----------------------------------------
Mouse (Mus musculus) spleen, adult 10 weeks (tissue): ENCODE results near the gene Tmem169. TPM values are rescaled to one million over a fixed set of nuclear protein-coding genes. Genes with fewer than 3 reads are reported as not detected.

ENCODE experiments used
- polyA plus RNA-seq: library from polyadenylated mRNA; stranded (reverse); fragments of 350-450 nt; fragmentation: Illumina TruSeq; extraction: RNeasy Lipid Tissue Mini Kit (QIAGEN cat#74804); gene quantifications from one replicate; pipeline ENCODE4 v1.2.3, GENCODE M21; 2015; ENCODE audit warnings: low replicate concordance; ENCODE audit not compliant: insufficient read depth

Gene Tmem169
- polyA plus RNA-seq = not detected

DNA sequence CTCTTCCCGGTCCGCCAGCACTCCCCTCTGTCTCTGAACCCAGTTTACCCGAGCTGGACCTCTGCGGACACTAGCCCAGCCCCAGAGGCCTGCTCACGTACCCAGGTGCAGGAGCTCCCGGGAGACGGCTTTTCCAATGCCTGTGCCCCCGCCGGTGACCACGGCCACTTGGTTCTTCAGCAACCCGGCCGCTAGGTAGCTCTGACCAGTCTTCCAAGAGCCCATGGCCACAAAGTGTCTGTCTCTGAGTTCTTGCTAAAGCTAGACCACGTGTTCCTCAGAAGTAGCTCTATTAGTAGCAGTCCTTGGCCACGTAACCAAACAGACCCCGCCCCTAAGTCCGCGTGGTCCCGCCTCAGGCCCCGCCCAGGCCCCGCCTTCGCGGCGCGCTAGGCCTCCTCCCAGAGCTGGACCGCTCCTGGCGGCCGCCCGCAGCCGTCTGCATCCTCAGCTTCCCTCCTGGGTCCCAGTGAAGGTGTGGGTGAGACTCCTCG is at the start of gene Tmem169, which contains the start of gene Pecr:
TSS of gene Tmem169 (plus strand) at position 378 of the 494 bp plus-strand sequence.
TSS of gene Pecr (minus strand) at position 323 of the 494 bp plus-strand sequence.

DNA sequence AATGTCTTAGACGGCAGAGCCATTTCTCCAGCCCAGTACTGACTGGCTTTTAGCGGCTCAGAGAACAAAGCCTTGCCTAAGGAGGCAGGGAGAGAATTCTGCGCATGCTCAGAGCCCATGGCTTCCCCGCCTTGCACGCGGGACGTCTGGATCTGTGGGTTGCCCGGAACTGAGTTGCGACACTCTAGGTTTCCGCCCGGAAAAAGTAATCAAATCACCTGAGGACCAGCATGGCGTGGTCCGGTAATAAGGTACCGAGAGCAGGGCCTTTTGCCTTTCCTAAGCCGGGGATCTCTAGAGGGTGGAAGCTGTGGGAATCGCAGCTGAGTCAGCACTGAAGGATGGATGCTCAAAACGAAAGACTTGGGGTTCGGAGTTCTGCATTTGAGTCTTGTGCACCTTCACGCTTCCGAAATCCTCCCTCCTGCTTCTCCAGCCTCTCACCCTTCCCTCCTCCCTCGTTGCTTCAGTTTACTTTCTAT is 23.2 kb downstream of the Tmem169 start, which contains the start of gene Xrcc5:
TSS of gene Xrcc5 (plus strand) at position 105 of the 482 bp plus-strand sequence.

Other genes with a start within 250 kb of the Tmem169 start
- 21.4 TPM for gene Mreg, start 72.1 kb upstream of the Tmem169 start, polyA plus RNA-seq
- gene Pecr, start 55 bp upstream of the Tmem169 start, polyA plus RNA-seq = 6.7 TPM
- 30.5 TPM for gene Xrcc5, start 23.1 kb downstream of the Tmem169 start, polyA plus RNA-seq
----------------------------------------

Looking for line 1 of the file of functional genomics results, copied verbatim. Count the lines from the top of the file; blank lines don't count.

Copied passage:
Mouse (Mus musculus) spleen, adult 10 weeks (tissue): ENCODE results near the gene Tmem169. TPM values are rescaled to one million over a fixed set of nuclear protein-coding genes. Genes with fewer than 3 reads are reported as not detected.